Our Country, Our Peace: Why women must be included in Yemen's peace process

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The Yemen conflict has had a catastrophic effect on its people, with specific impacts on already-vulnerable women and girls. But political talks about Yemen’s future have almost exclusively been conducted by male politicians and combatants. This contrasts with the 2011 uprising, when women helped set Yemen on a path towards political reform. However, the 2011 peace initiative which followed the uprising lacked inclusivity and proved to be unsustainable. The forthcoming talks about Yemen’s future must not repeat these flaws. Ensuring women have a meaningful voice in the peace process increases the likelihood that its outcomes benefit the majority of Yemenis and enjoy their support.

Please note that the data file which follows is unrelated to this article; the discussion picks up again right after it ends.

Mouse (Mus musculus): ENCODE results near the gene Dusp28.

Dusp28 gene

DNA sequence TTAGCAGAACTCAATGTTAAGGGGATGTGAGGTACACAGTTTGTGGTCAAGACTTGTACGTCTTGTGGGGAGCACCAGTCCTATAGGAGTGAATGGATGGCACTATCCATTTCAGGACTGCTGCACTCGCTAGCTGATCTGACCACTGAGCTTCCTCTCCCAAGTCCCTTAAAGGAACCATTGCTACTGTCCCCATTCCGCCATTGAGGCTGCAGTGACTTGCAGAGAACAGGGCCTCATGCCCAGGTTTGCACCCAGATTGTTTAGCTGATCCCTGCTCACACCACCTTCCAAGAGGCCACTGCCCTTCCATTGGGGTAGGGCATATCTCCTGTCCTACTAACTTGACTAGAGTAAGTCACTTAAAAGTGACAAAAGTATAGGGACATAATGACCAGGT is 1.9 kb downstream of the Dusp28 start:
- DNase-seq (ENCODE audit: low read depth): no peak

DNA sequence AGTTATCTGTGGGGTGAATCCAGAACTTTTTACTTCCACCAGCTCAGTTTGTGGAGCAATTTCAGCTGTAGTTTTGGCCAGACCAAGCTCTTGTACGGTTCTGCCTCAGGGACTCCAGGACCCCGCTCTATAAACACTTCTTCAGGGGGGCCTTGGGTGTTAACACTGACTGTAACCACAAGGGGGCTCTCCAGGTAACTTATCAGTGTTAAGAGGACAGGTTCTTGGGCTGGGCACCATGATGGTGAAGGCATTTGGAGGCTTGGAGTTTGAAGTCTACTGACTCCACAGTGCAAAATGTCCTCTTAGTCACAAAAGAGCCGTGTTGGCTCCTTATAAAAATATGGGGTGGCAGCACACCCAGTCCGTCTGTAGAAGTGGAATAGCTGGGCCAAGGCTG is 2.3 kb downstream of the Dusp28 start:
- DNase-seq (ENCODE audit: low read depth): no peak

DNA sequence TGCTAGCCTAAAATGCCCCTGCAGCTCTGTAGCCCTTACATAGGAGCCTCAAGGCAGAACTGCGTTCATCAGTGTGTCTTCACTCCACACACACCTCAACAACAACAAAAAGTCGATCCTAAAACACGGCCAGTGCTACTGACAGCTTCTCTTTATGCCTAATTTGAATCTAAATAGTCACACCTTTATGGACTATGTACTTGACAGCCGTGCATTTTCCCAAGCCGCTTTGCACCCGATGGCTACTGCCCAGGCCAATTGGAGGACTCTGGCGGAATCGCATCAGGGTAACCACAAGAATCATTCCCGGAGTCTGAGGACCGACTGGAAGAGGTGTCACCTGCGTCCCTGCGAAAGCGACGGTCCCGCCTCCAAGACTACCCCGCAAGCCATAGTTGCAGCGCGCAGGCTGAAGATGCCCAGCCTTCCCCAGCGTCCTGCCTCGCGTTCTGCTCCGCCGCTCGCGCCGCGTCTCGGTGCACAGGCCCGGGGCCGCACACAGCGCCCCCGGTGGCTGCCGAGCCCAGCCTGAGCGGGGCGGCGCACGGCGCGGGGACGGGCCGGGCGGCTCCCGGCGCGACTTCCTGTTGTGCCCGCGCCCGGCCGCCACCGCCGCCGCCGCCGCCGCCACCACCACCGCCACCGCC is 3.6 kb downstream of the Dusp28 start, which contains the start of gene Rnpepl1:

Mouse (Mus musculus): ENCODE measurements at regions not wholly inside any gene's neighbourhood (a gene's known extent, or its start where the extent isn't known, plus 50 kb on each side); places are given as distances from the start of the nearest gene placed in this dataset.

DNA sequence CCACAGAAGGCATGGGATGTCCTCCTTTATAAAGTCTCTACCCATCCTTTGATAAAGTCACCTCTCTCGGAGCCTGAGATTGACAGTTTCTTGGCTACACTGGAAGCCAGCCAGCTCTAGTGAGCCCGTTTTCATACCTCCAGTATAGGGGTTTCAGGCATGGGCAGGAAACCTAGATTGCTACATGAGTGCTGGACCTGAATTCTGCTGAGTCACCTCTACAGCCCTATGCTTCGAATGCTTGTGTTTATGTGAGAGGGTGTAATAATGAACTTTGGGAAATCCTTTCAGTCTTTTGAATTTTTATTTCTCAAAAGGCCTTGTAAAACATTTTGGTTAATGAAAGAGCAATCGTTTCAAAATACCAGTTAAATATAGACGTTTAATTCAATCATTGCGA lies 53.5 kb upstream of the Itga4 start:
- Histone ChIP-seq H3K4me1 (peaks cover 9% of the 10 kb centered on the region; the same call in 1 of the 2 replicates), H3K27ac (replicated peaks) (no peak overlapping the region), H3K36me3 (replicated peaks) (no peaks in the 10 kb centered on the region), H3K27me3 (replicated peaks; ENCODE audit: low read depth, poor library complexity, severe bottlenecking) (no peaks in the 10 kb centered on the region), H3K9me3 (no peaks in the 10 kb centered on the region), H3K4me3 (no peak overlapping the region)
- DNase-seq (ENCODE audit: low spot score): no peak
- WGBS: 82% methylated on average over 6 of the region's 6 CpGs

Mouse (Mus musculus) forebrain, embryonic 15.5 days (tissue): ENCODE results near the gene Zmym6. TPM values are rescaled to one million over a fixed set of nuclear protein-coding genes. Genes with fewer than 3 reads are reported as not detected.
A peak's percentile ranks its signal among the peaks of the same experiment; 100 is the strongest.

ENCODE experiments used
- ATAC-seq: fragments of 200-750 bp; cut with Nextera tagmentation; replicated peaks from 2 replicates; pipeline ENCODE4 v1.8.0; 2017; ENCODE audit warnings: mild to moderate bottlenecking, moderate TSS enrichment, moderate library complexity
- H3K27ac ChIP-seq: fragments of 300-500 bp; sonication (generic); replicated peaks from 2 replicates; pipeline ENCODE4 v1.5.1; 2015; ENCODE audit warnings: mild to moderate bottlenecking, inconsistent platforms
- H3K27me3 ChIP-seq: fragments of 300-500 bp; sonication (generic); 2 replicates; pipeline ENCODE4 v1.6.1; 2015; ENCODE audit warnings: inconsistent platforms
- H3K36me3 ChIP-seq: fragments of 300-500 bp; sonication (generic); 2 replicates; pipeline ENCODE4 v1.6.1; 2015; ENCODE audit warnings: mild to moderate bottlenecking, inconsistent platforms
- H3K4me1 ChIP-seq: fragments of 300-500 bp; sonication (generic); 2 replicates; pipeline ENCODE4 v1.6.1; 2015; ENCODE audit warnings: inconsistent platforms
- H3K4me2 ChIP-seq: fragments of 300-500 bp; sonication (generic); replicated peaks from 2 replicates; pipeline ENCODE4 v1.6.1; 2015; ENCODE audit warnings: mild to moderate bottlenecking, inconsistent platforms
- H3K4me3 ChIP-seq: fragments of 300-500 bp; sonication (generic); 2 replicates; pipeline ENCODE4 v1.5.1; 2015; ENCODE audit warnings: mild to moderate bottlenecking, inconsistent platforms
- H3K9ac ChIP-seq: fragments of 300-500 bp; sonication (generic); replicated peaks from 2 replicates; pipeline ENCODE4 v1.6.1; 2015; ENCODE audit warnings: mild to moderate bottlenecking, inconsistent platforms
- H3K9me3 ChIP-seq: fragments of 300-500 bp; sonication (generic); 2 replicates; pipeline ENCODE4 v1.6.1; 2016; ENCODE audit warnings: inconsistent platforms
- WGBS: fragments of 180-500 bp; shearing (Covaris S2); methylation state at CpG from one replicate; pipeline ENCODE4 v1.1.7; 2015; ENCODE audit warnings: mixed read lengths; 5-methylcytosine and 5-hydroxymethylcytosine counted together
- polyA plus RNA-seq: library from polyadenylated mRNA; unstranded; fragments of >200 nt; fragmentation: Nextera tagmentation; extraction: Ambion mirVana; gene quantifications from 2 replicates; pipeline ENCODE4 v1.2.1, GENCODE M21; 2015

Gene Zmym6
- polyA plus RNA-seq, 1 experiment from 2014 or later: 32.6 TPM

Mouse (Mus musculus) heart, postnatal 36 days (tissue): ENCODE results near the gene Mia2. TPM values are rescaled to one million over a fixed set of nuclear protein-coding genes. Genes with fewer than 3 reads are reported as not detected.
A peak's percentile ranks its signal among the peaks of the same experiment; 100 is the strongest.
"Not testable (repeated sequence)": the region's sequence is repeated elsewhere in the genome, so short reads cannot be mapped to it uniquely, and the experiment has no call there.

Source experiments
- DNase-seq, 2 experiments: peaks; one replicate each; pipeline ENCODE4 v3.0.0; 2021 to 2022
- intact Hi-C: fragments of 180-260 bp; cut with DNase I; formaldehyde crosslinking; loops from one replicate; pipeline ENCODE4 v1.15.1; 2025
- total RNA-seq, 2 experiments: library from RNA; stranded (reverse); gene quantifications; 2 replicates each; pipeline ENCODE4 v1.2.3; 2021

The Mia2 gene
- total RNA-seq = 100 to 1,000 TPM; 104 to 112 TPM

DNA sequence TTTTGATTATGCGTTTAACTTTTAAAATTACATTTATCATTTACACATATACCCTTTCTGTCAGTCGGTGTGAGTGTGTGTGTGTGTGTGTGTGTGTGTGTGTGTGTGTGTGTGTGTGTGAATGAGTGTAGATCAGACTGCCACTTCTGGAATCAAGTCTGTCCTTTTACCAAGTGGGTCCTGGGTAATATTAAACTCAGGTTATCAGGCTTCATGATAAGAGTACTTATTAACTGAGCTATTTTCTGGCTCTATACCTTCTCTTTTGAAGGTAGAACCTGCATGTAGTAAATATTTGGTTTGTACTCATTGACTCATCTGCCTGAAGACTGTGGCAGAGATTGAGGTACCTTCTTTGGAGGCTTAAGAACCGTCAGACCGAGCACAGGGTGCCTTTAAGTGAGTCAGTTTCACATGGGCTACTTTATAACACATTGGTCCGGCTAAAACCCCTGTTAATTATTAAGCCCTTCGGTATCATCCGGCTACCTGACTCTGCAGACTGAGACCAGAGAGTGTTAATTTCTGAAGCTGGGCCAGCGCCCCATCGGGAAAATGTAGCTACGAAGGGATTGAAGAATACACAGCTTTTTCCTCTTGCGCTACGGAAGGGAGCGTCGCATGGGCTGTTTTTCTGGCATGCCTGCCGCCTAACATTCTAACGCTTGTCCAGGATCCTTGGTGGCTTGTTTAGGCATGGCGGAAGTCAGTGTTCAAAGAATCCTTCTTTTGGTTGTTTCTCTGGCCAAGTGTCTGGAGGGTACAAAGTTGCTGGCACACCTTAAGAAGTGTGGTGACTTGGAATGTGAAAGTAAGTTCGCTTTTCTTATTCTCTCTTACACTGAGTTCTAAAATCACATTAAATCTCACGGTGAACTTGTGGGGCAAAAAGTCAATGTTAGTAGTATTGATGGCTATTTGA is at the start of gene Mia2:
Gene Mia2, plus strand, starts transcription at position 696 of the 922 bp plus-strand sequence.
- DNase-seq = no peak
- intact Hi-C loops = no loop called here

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  OXFAM BRIEFING NOTE 11 DECEMBER 2015 Salama Abdu Thabet and daughter Eaman in Al Hodeidah Governorate, Al-Jarrahi, Yemen © Caroline Gluck /Oxfam OUR COUNTRY, OUR PEACE Why women must be included in Yemen’s peace process The Yemen conflict has had a catastrophic effect on its people, with specific impacts on already-vulnerable women and girls. But political talks about Yemen’s future have almost exclusively been conducted by male politicians and combatants. This contrasts with the 2011 uprising, when women helped set Yemen on a path towards political reform. However, the 2011 peace initiative which followed the uprising lacked inclusivity and proved to be unsustainable. The forthcoming talks about Yemen’s future must not repeat these flaws. Ensuring women have a meaningful voice in the peace process increases the likelihood that its outcomes benefit the majority of Yemenis and enjoy their support. www.oxfam.org   1 INTRODUCTION Yemen’s uprising of 2011 promised to be a turning point for its women, with new opportunities to participate in politics, influence laws and promote social and economic progress. Historically marginalized from political processes, Yemeni women took to the streets and stood side-by-side with men to demand change. Women not only launched campaigns to oppose the ‘call to violence’ by the government, but ultimately helped to secure the resignation of the President, a unifying demand from local activists. The 2011 revolution brought mixed results for women. On the positive side, it opened space for some women to participate in politics – a necessary step to enable women to help build a more progressive and stable country. Thanks to their leadership in the revolutionary movement, women earned a seat at the table at the 2013–2014 National Dialogue Conference (NDC), which was charged with meeting the demands of the popular uprising. Political parties were required to appoint women to 30 percent of their seats. Including additional seats for women not affiliated with political parties, women took 152 out of the 565 seats at the NDC. Women then led three of the nine working groups in the NDC that focused on different issues, and had a significant presence on the technical committees and the constitution-drafting committee that followed. ‘Women during the uprising entered politics in great numbers,’ one Yemeni human rights activist told Oxfam in late November. ‘For some it was the continuation of years of struggle, and for others, it was their first direct act of political participation. It was the start of a new Yemen, one where gender equality seemed attainable’. Such participation enabled Yemeni women to take important early steps towards expanding women’s rights and start addressing crucial inequalities. They called for equal citizenship, advocated for women’s access to and control of national wealth, and pushed for a ban on sex-based discrimination. They advocated for female genital mutilation (FGM), sexual harassment and trafficking to be criminalized. Most impressively, they successfully pushed the NDC to recommend setting the minimum age for marriage at 18. These actions were important in setting a positive course not just for women but for Yemeni society as a whole. But tackling entrenched gender and economic inequalities requires years of sustained efforts to change and enforce laws as well as shift social attitudes before real impacts are widely felt. Indeed, while some women were achieving progress in politics, many others faced daily struggles to survive. Four out of five women that participated in focus groups organized by Oxfam in 2012 said their lives – in terms of obtaining food, income and security, for example – had become worse since the handover of power in 2011. 1   2  Ultimately, the process of political transition, as well as the NDC itself, contained serious flaws – including a lack of inclusivity that limited the role and contributions of women and other elements of Yemeni society (see section 3 below). But those initial efforts and achievements – interrupted by the current brutal conflict – demonstrate how the participation of women in political discussions and decision making can help put Yemen on a course to become a more just, prosperous and stable society. The conflict has, however, undermined and reversed even those fragile gains. The latest peace talks, due to start this month, must avoid the mistakes of the past. They should provide women with an effective role in shaping a peace that endures and benefits all Yemenis. 2 CONFLICT AND CRISIS Before the current conflict, millions of women and girls in Yemen already faced a daily struggle to survive as well as deeply entrenched social and gender inequalities. Yemen was ranked last out of 142 countries in the 2014 Gender Gap Index (as it has been since 2009), with 50 percent of women literate compared to 83 percent of men, and earning approximately 75 percent less than men on average. 2  Data from before the current turmoil show that 52 percent of Yemeni girls have been married off before the age of 18 – often to much older men – and 14 percent before the age of 15. 3  No country can expect to enjoy lasting peace and stability when half its population face such discrimination and their contribution to social and economic development is so constrained.  An economy crippled by political instability and violence had left more than one in three Yemenis poor and hungry in 2014. In such dire circumstances, women and girls faced a host of challenges, including having to skip meals, physical threats to their safety and mobility, and forced early marriage of girls as a means for desperate families to cope with destitution. But from late 2014, that humanitarian crisis became worse as armed clashes broke out across the country and the Ansar Allah faction (also known as the Houthis) took control of the capital Sana’a. The armed intervention in support of the Yemeni government by a coalition led by Saudi Arabia in March 2015 has seen a further deterioration. Yemen’s humanitarian crisis has spiralled into one of the world’s worst emergencies. Ground fighting, shelling and indiscriminate attacks by Ansar Allah and allied groups have led to displacement and many civilian deaths and injuries. However, the coalition’s campaign of airstrikes is primarily responsible for the displacement of more than 2.5 million people, as well as two-thirds of the nearly 5,800 people killed, including women and children. 4   3  The coalition’s de facto blockade on Yemen has brought the economy to its knees. Yemen imports the vast majority of its fuel and food. In September, the country received just one percent of its fuel needs. 5   Although food imports increased modestly in October, only 12 percent of monthly fuel needs to power homes, hospitals and water pumping and treatment facilities came into the country. Conditions in Taiz, Yemen’s third largest city, are some of the worst anywhere inside Yemen. Hundreds of thousands of civilian men, women and children are suffering from the worst impacts of the war. Many people are trapped inside the city without food, water and medicines. Civilian lives and their means of survival are in the line of fire, with civilian neighbourhoods and medical facilities around the city continually hit by shelling and bombing . The   UN’s Emergency Response Coordinator Stephen O’Brien described Taiz as a ‘city under virtual siege’, with armed groups blocking food and medical supplies from entering, and humanitarian agencies denied access to the besieged population. 6  The end result is nothing short of a catastrophe. More than 21 million Yemenis, representing 82 percent of the population, need some form of assistance, with over 7.6 million people severely food insecure. Already vulnerable, women and girls have been hit hard. Women appear to be suffering from elevated levels of domestic violence. They have been reducing their own meals to ensure that their children have enough to eat. Approximately 522,000 pregnant women lack access to healthcare. 7  Precise information is scarce but Yemeni families are reported to be increasingly using early marriage as a coping mechanism and a means to access dowry cash. 8  Although hugely under-reported, conflict-related sexual violence, including sexual violence against men and boys, is believed to be high in Yemen. 9  Such appalling circumstances not only compound humanitarian concerns; they inevitably contribute to anger, resentment and despair, which damage prospects for peace.  All warring parties should at all times respect international humanitarian law and ensure civilians have safe, unhindered access to humanitarian assistance regardless of their background or perceived allegiances. Moreover, an immediate ceasefire is needed to end the bloodshed and create conditions conducive for peace and recovery efforts. Members of the international community supplying weapons to the warring parties should halt transfers of arms and ammunition owing to the significant risk of their use in violations of human rights and international humanitarian law by all parties to the conflict. Ultimately, there can be no military solution for rebuilding a peaceful and stable Yemen. Hence, the international community and the conflict parties must prioritize establishing a peace process that maximizes its chances of long term success and stability. Yemeni women’s organizations can play a vital role in helping civilians survive and recover from the current conflict, ensuring women’s specific needs are understood and met, and rebuilding more stable communities within a more responsive and accountable state. However, these ‘The conflict has strangled our freedom to talk and move. There are more cases of sexual and domestic violence. I dare not go out after sunset into the unlit streets’. Dalya Qassem, head of Houdeidah Girls Foundation, November 2015 4